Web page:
My Company Assigned Me A Coach: Do They Think I’m A Screw-Up?
I was recently talking with one of my Emerging Leader clients, whose CEO informed him that he had been selected to receive Executive Development Coaching. He had recoiled in horror, thinking that the CEO must think he’s an idiot or a screw-up. He seemed forlorn about his humiliation and couldn’t escape the thought that his career was destroyed or at least significantly damaged. I tried to reassure him that coaching isn’t just for screw-ups, that it’s REALLY a sign that his CEO, the intelligent and forward-thinking woman that she is, believes in his potential. I assured him that if she didn’t see potential, she wouldn’t be investing her precious resources in coaching someone she considered a screw-up. Fortunately, since our discussion, this young Emerging Leader is beginning to come around.
Why Does Coaching Make Sense? CEOs, senior executives, and emerging leaders all benefit from engaging with a strong executive development or business coach. The reasons why coaching makes sense are many. More about those later…
When everything is going well, it’s pretty easy to run a department, or a line of business, or a company. But what about when things aren’t going so well? How do Leaders perform in identifying gaps and blind spots? Having access to a regularly engaged trusted advisor (your executive coach), provides a strong perspective from an interested, motivated outsider. That insight can provide an objective reality check. (Sanity check, anyone?) When the coach works hard to ensure a safe environment for the client, without judgment, the client can work through their thoughts on the challenges that impact their team and their results. The client can also work through potential alternative solutions and gain experienced feedback and validation. A great coach will be honest and tell you what nobody else will because their job is to tell it to you straight. The coach must be candid so that they can help you to move forward in a positive direction at all times. A strong coach is solely concerned with the success of the client as the leader of the department, line of business, or company.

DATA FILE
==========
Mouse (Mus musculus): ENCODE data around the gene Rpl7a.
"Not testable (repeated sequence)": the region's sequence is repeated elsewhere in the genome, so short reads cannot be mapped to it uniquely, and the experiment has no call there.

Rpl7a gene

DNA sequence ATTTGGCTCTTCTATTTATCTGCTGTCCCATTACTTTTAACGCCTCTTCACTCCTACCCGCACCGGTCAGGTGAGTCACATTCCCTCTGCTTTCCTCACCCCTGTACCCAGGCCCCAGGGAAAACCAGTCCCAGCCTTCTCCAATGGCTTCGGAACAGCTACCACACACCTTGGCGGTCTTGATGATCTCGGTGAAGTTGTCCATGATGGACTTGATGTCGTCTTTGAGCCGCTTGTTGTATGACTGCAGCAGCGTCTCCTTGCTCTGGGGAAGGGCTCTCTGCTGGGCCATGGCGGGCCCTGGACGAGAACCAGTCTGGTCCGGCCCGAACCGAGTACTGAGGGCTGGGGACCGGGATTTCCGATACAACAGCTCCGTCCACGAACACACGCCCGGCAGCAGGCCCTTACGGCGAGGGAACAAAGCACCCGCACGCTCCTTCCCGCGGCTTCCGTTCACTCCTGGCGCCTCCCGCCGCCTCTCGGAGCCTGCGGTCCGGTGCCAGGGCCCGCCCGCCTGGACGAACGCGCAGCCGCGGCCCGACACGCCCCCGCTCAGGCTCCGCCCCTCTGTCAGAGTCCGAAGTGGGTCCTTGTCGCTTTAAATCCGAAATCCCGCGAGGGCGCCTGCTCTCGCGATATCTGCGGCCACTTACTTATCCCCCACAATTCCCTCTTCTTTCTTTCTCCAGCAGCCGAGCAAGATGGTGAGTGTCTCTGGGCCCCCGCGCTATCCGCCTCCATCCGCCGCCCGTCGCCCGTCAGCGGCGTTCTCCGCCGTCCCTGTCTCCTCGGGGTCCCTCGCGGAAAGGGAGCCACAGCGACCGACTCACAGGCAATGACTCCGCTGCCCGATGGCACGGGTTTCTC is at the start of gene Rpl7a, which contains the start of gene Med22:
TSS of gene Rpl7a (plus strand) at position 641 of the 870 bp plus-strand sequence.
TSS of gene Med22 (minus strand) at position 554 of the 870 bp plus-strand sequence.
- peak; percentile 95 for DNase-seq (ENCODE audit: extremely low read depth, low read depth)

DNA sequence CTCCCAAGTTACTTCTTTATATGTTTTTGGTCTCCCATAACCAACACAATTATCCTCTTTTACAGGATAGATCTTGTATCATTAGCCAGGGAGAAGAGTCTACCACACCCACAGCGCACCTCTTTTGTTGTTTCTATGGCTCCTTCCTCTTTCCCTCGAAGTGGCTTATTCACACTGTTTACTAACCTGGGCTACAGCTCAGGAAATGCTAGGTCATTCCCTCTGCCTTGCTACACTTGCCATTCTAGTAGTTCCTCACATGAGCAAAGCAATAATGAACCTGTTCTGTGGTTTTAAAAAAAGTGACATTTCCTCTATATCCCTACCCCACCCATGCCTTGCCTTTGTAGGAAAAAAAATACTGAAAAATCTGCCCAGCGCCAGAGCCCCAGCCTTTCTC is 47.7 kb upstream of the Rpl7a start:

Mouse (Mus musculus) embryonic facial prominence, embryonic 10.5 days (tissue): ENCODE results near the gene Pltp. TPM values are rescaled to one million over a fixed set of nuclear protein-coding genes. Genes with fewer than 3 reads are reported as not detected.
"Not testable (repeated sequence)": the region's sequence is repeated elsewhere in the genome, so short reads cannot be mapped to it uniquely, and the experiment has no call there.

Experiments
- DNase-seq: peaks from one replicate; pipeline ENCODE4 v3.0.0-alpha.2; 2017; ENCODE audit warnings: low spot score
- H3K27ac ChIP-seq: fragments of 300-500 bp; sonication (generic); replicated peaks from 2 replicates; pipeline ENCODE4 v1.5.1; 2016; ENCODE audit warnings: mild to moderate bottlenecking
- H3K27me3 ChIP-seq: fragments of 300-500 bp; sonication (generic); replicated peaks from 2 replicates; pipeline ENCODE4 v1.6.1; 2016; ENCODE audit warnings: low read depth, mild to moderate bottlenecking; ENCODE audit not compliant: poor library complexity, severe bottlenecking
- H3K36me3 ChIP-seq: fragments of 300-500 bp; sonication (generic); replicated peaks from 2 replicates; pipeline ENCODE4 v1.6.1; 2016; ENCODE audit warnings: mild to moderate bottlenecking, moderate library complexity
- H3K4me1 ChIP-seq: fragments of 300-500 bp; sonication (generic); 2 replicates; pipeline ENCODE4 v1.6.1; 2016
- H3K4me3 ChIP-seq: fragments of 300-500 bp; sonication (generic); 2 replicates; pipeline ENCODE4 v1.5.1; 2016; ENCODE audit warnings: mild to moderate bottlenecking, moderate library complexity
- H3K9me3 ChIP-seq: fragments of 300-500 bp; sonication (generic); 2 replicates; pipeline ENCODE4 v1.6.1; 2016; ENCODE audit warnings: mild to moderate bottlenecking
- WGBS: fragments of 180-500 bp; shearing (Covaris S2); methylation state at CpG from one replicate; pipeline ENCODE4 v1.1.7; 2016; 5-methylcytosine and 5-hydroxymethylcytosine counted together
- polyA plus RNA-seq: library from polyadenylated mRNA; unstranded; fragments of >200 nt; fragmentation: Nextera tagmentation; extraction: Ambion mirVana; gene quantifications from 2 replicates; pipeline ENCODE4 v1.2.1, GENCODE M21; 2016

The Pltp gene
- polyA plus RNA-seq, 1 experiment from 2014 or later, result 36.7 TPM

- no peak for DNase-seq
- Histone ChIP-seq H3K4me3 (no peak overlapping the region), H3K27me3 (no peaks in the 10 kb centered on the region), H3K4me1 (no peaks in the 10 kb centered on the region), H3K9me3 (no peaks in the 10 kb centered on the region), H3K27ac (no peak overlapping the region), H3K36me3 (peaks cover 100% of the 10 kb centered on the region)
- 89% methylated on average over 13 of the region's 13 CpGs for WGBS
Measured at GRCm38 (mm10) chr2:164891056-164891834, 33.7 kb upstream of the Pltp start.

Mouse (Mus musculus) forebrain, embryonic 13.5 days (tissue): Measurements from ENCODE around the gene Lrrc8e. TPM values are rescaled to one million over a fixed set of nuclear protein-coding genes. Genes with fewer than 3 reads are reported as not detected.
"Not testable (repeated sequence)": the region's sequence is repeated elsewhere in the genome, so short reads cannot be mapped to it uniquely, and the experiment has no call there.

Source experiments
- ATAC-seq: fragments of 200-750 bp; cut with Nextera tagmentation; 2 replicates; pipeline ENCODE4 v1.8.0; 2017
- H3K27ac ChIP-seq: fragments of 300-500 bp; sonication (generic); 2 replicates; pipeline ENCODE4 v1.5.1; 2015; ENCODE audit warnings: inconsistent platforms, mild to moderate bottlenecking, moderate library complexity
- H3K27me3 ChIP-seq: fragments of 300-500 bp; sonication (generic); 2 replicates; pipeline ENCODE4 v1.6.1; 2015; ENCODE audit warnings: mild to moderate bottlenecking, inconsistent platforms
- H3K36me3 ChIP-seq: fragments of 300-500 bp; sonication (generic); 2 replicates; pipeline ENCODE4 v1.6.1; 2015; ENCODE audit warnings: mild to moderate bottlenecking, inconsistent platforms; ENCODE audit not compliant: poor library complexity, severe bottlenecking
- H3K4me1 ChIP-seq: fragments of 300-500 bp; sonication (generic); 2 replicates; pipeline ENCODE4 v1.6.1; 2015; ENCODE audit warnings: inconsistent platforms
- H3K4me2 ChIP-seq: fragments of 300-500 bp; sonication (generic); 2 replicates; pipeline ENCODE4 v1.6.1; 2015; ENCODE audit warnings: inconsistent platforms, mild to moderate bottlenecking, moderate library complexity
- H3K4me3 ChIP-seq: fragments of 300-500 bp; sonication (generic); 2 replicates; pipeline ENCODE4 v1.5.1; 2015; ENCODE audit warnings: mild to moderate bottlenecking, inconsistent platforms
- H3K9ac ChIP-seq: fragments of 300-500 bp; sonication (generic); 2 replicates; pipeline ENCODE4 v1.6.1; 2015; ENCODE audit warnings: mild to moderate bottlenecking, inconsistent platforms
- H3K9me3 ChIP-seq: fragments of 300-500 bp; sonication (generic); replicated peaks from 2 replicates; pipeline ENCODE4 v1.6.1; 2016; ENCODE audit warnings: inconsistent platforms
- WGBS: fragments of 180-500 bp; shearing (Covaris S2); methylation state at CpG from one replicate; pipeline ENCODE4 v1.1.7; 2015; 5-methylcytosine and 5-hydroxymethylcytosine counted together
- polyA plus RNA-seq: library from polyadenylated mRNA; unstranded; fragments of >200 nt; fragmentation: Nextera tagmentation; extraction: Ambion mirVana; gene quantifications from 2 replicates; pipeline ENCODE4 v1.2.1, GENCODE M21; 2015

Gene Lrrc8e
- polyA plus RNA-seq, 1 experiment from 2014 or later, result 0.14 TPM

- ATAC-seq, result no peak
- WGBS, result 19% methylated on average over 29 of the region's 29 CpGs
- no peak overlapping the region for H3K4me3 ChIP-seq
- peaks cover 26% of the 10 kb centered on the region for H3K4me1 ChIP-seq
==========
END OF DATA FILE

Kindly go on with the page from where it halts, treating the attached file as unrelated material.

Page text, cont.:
What Is The Biggest Executive Blind Spot? In my experience, executives, whether they’re a C-level executive or an emerging leader in their first management role, always need someone to help them deal with conflict. When a leader is reluctant to deal with conflict (and you KNOW you occasionally are…), the lack of willingness to confront the conflict stalls forward progress and proactivity. Decisions are deferred, delayed or denied entirely. The organization can come to a screeching halt. Problems fester as they sit in the parking lot, and while they sit parked, they gain in impact, size, cost and complexity. Failing to deal with conflict sends a message to the team that dysfunctional behavior is tolerated in this organization. Yikes! Is that the message we want to send to our team? Of course not! A skilled leader, working with a coach, will learn to identify the conflict, to sense it, even when it’s not obvious. That skilled leader and coach will jointly develop the leader’s skills and confidence to confront challenges constructively. By courageously taking on issues, leaders get to the cause of the problem and address it while the problem is young and easier to resolve. By showing the entire team how to drive proactively toward solutions constructively, they accelerate the development of teamwork and create a culture of positivity and appropriate aggressiveness.
What Can I Gain From Investing In My Coaching Program? Once you’ve gotten over the notion that coaching somehow signals that you are on the underachiever’s list, you can set your insecurity aside. Recognize that coaching is a wonderful tool to improve your already strong performance. Coaching helps the top performers to strengthen their game. With coaching, they can consistently build on their strengths, gain clarity of purpose, and develop a strong sense of self-awareness. They can refine a very sharp focus on the most important priorities, and learn strategies and tactics to get more done with less stress. They can make greater forward progress and significantly improved results. Coaching is mostly about helping good people to become even better. Coaching is about helping people to take action themselves, that make the world a better place. My Emerging Leader client should be thankful and appreciative (and he is…) that his forward-thinking CEO is investing in accelerating his career development. Now that we’ve been working together, he understands some of the things that I work on with my clients. He has started to see improvement with Time Management, Conflict Management, Improved Communications, Driving Revenue Growth, Leadership Development, and Planning Skills.
I’d love to know what you think. Is coaching just for knuckle-heads, or is it maybe something that the most innovative companies provide to their executives and emerging leaders as a competitive investment that leads to a competitive advantage? I know what I believe, but then again, I am a Business Coach, and it’s hard for me to be objective. If your company tells you that they’re investing in a business coach or an executive coach for you, I will start doing cartwheels down the hallway. I’m just saying…
Please, let me hear what you think. If you add a comment below, we’ll send you our MBCC Best Practices on how to Coach your associates. Keep it positive out there, my friends!